Democratic, GOP Squabbling Leads to Government Shutdown

Barrington M. Salmon | 10/2/2013, 3 p.m.
Democratic and Republican Congressional leaders for months have sparred for supremacy over a spending bill and other political issues, doing ...

Timothy Heath (not his real name), a 40-year-old federal government employee, has had a front-row seat to the wrestling match between Democratic and Republican Congressional leaders for months. As the two factions spar for supremacy over a spending bill and other political issues, Heath said the thrusts and parries, finger pointing, accusations and recriminations, had done little more than lead the nation to the inevitable: An inability to agree on legislation that would fund the government and avoid a government shutdown.

So on Tuesday morning, instead of being at work on Capitol Hill, Heath was home in bed.

“I expected the government to close down because they kept delaying the budget,” said the Maryland resident, who requested anonymity for fear of losing his job. “I think both sides were holding their ground. Democrats made it clear early that they would stand their ground and Republicans played hardball.”

“I was at work until 12:30 this morning waiting to see if they’d make a deal, tying up loose ends,” he said. “People are disgusted, frustrated and worried about paying their rent. This is an expensive city. They’re talking about how they’re gonna pay their bills.”

Heath said he, like many of his co-workers blame the Republicans for the shutdown and financial uncertainty of the nation. “They are trying to hold the nation hostage to have [certain] language removed from the spending bill; that’s terroristic,” Heath said.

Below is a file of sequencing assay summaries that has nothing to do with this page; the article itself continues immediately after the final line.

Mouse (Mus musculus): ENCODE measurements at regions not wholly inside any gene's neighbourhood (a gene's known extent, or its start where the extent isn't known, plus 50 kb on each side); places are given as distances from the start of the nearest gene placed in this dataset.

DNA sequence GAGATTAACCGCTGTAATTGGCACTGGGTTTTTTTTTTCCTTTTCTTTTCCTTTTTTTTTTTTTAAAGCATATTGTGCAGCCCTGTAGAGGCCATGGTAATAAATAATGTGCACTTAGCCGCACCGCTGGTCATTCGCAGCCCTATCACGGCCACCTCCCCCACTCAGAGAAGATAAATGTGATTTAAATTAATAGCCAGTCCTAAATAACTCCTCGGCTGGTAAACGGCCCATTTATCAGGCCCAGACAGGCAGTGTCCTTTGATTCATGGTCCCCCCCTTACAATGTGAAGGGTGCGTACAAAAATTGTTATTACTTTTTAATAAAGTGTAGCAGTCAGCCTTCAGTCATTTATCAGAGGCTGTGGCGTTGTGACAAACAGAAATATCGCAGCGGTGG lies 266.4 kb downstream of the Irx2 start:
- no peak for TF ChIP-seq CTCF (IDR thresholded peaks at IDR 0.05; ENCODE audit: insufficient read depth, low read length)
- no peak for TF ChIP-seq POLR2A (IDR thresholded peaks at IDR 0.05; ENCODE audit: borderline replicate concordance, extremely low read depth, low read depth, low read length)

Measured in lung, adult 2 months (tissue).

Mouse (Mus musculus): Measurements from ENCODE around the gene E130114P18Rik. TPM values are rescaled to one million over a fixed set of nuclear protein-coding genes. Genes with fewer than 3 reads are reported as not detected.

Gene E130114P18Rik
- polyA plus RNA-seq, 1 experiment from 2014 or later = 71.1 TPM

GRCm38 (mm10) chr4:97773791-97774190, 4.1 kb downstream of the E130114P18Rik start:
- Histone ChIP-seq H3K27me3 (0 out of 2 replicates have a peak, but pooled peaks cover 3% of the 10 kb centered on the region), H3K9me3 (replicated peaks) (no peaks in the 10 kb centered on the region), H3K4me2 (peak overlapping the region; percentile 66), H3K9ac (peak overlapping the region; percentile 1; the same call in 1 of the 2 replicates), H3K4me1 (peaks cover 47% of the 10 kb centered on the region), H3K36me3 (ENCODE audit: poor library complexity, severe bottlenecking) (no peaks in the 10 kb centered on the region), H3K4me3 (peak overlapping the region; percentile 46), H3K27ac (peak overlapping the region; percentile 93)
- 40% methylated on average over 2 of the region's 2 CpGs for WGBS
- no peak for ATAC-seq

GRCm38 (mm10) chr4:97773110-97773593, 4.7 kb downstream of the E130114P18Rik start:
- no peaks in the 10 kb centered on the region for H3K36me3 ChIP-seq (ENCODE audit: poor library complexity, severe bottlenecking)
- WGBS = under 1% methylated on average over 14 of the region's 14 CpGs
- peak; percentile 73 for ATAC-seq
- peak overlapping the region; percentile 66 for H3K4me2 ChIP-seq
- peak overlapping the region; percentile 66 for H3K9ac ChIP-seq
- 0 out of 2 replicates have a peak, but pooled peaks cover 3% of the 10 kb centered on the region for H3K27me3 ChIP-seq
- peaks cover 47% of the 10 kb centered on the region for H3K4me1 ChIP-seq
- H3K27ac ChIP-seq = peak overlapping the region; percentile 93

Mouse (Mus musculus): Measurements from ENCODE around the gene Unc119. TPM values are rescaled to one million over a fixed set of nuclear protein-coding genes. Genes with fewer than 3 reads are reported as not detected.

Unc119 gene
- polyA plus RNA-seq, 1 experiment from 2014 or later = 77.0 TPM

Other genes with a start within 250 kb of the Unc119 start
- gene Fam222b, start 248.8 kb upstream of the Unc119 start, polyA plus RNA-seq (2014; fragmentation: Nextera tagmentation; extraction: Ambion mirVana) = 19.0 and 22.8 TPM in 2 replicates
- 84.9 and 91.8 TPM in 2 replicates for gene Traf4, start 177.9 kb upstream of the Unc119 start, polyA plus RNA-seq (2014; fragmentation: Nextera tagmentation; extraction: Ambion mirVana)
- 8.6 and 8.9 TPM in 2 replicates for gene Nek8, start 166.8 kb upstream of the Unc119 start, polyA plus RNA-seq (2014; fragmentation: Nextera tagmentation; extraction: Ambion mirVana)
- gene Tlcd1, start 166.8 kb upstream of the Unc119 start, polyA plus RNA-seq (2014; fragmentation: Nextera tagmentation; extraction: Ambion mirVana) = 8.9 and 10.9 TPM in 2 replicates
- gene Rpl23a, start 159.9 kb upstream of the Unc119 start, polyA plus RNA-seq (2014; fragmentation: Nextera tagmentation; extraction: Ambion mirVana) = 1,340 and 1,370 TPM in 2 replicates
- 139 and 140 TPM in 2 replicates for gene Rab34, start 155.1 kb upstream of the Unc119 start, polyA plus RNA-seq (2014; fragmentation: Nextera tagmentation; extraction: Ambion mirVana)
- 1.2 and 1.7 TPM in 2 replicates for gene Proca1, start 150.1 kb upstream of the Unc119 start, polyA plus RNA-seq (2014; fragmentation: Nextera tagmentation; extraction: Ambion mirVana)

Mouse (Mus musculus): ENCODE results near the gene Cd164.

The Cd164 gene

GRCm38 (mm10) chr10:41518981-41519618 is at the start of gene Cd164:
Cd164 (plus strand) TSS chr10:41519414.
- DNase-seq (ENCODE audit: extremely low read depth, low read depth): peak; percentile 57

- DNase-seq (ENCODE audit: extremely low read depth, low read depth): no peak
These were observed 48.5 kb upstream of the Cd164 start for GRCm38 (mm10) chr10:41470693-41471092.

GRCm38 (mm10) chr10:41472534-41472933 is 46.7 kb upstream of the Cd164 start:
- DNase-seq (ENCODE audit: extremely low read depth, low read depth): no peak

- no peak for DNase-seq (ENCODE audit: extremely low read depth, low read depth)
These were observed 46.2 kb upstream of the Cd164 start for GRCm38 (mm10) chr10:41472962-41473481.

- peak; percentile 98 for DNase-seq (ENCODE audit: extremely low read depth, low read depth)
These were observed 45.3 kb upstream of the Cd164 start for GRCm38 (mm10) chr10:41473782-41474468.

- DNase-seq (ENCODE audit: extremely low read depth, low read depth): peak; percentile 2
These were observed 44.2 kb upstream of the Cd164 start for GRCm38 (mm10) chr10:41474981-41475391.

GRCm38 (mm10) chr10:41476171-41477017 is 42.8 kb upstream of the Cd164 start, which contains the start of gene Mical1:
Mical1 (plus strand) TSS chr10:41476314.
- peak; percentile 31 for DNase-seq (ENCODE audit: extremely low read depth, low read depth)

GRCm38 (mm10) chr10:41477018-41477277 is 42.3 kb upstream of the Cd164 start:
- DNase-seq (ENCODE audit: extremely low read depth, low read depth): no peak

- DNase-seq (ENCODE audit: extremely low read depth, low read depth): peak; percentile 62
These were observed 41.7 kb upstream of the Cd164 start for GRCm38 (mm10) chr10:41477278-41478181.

It’s estimated that the employees will lose $1 billion a week and the shutdown could cost $55 billion a month overall.

Heath said he has some money stashed away so he’s not in a dire predicament yet.

“It depends on how long the standoff drags on,” he explained. “Right now it’s a standoff. It depends on who’s willing concede. The government’s closed and now it’s a political staring contest. Whoever blinks first is the loser. I don’t think it will end in a couple of days. It probably will last a week or longer.”

The federal government shutdown at midnight Monday, the first in 17 years. More than 800,000 federal employees were home Tuesday morning and an additional 1.3 million were working without the prospect of getting paid. Almost 400 national parks, Smithsonian museums and the National Zoo are closed.

With the government shuttered, government operations were slowed or stopped. About 3.3 million federal employees were told to stay home; the Meals on Wheels program, the Women, Infant and Children (WIC) program were also affected. At the National Institutes for Health, new patients would not being accepted into clinical research, but current patients continued to receive care. Meanwhile, NIH medical research was expected to be disrupted and some studies were to be delayed.

And furloughed federal workers feared they wouldn’t get paid, unlike shutdowns in the past when Congress voted to pay furloughed workers retroactively. The U.S. military, police departments, the Border Patrol and other essential elements of the federal government are unaffected.

Earlier Monday, President Barack Obama held out hope that the shutdown would be averted.